23 August 2010

Stoning As Punishment

The New York Times via the Sentencing Law and Policy blog discussed the criminal punishment, usually for adultery, of stoning.

Some Muslims complain that stoning — along with other traditional penalties like whipping and the amputation of hands — is too often sensationalized in the West to smear the reputation of Islam generally. Most of these severe punishments are carried out by the Taliban and other radicals who, many Islamic scholars say, have little real knowledge of Islamic law. Stoning is a legal punishment in only a handful of Muslim countries — in addition to Iran, they include Saudi Arabia, Somalia, Sudan, Pakistan and Nigeria, but it is very rarely put to use.

Stoning is not prescribed by the Koran. The punishment is rooted in Islamic legal traditions, known as hadiths, that designate it as the penalty for adultery. While the penalty may seem savage to Western eyes, scholars say it is consistent with the values of Arabian society at the time of Muhammad, Islam’s founding prophet. . . .

But Islamic law requires very strict conditions for a stoning sentence: four male eyewitnesses must attest to having seen the sexual act and their accounts must match in all details, or else they can be subject to criminal penalties, said Aron Zysow, a specialist on Islamic law at Princeton University. Some scholars even argue that the stoning penalty is meant more as a symbolic warning against misbehavior than as a punishment to be taken literally.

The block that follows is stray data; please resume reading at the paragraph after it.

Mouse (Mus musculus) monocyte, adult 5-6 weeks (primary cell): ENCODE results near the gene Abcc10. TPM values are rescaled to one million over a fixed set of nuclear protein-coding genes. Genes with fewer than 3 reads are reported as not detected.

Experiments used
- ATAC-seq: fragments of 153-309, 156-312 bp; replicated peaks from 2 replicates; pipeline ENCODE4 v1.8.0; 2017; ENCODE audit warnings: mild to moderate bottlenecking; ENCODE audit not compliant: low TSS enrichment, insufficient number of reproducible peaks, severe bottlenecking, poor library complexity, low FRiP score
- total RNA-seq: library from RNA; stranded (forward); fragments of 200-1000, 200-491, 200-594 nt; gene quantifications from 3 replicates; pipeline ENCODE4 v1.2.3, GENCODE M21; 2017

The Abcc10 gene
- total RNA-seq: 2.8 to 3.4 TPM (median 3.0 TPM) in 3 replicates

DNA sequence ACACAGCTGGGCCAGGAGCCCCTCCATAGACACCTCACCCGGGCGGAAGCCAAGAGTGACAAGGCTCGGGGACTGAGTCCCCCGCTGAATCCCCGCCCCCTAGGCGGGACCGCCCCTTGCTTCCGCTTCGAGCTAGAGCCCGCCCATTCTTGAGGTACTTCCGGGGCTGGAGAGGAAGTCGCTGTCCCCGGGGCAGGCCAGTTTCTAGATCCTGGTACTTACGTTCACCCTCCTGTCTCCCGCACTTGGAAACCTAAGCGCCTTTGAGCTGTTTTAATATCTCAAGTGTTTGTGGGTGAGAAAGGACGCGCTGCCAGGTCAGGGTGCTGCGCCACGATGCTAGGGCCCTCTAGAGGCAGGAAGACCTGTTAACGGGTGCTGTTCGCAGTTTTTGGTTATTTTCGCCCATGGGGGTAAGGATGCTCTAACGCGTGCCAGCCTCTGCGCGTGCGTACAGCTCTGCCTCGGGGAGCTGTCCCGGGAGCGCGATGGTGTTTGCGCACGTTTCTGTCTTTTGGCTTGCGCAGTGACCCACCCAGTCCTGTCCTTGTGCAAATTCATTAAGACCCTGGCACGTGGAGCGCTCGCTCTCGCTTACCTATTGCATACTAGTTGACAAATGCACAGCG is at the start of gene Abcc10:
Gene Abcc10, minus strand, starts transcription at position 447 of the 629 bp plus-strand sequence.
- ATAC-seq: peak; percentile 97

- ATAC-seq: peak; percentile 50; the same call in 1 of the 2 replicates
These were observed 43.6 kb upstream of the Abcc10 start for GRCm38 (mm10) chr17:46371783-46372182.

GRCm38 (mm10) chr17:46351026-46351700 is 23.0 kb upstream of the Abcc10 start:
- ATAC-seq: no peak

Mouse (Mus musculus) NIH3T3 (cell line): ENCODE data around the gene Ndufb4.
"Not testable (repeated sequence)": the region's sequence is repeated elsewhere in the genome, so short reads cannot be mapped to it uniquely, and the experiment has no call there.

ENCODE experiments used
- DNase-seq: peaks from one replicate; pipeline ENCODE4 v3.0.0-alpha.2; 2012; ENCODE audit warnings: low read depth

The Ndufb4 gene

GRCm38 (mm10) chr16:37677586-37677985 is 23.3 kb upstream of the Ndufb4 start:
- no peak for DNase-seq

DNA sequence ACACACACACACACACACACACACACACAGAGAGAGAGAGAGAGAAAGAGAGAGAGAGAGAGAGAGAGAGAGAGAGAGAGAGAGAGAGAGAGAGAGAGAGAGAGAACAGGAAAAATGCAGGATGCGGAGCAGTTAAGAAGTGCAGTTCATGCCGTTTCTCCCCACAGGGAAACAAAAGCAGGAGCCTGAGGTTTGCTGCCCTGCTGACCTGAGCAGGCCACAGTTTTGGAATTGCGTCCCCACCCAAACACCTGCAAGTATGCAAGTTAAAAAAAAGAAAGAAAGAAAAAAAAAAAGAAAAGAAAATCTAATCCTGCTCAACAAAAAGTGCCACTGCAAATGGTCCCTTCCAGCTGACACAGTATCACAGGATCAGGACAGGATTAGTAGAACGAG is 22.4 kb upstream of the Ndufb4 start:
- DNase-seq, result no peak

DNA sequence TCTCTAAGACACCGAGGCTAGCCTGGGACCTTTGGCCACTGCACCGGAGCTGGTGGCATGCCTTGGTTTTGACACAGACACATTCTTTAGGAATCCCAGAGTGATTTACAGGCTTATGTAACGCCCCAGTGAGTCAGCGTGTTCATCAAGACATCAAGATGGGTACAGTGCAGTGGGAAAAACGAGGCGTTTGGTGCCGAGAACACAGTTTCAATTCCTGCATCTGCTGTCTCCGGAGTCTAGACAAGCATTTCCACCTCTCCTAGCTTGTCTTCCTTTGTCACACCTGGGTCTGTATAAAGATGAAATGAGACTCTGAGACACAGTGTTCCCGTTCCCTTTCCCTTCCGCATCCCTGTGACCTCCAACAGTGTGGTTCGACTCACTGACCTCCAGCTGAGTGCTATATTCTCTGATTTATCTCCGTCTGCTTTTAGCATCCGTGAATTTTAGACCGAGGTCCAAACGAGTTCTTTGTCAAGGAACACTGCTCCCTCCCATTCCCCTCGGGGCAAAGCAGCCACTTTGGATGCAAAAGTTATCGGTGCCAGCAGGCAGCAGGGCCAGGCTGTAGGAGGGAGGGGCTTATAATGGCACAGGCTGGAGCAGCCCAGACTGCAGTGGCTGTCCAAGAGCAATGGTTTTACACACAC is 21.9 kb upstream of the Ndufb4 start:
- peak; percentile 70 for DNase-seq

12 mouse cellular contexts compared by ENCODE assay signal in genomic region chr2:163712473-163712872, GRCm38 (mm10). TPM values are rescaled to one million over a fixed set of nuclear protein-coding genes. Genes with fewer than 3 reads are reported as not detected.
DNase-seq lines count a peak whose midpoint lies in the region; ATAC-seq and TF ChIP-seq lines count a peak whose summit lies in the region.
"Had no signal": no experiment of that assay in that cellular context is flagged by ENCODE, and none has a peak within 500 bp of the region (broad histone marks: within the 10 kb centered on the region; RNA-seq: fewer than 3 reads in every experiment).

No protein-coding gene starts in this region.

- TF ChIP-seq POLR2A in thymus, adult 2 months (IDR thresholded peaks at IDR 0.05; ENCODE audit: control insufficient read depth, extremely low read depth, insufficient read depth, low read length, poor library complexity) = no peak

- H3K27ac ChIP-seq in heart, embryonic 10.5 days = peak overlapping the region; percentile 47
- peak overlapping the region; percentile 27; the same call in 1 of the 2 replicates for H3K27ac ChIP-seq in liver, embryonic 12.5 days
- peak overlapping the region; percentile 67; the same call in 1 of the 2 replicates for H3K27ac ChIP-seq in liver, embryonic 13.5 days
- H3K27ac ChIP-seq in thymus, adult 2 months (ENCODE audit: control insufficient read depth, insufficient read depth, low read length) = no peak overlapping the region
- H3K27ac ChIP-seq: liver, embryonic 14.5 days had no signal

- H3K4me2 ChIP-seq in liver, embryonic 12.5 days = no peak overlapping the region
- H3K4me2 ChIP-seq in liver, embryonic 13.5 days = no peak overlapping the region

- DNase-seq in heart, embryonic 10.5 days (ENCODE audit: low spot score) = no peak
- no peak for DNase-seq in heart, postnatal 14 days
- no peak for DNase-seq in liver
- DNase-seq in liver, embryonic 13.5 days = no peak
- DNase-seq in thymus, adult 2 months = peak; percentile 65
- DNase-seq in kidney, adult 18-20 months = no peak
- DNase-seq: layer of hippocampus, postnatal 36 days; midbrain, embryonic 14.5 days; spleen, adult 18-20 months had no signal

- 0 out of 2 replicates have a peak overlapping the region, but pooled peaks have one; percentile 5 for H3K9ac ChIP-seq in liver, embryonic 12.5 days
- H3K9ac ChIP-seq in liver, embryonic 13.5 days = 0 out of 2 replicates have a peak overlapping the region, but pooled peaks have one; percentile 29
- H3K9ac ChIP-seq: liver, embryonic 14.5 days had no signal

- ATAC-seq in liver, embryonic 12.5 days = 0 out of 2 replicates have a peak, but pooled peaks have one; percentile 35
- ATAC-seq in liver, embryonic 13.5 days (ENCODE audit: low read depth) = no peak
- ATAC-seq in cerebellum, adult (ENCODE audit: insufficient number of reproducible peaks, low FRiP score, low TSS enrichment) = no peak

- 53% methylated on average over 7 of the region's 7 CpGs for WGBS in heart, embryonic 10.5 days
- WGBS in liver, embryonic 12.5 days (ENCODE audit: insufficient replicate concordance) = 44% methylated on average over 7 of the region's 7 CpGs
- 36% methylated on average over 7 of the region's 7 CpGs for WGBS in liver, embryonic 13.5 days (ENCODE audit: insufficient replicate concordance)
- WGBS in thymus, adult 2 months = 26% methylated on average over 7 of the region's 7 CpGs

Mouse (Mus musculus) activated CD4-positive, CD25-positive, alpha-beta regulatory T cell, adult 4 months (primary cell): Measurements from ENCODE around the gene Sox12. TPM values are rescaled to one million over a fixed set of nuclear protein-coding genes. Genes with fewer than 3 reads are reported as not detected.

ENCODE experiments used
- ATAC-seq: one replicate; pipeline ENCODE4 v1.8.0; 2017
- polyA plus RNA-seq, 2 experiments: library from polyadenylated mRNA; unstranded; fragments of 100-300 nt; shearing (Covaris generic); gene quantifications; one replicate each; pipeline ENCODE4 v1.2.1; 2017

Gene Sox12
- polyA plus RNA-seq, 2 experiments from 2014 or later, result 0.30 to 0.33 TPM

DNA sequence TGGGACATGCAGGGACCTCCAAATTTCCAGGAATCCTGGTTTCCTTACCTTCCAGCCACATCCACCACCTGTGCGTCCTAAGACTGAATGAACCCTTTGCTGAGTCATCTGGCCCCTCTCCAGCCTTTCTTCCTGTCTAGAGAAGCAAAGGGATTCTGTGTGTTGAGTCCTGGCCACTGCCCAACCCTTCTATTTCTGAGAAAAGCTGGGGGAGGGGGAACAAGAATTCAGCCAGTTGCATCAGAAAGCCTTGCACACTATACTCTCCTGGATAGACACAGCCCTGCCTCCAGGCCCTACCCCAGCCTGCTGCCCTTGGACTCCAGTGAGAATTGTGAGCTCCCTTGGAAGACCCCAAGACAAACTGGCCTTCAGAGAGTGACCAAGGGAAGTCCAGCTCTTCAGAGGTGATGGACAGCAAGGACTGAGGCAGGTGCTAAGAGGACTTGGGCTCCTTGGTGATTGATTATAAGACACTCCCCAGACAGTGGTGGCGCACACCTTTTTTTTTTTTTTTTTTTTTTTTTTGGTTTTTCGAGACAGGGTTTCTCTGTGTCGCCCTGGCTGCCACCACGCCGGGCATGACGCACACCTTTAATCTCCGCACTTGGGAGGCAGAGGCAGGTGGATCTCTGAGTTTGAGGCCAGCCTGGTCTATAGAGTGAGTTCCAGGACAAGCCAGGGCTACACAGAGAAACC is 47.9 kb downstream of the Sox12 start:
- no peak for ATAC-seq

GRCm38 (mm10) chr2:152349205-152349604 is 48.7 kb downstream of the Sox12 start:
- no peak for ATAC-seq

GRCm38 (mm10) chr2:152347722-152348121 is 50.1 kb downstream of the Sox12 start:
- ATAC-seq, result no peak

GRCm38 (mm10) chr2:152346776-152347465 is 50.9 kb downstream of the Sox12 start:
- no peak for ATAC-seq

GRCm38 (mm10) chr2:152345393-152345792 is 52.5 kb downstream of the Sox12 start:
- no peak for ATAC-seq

The New York Times article also notes that stoning is not an exclusively religious practice, finding mention in many other ancient religious faiths.

Iranian lawyers who have been involved in such cases say that as many as 100 stonings have been carried out since the [1979] revolution, but that the practice was becoming less common.

Between 2006 and 2008 at least six stonings took place, all of them in secret, said Hadi Ghaemi, the director of the International Campaign for Human Rights in Iran.

The opposite trends seem to be present in Taliban controlled parts of Afghanistan for stonings and other harsh punishments for trivial offenses are becoming common in cases such as the recent stoning of an eloping couple.

I don't think that it is inappropriate to condemn the fact that harsh corporal punishments are carried out under the banner of Islamic law.

I also think that many Islamic leaders in the places where these practices are carried out don't understand how far these practices put then beyond the "Moral Event Horizon" in the mass media narrative that guides Western democratic politics. The natural response to an account of this kind of punishment is to assume that everyone complicit in it is evil and deserves to be exterminated. This isn't the right response, but it takes extraordinary effort and a commitment to a particular set of values to overcome this instinct.

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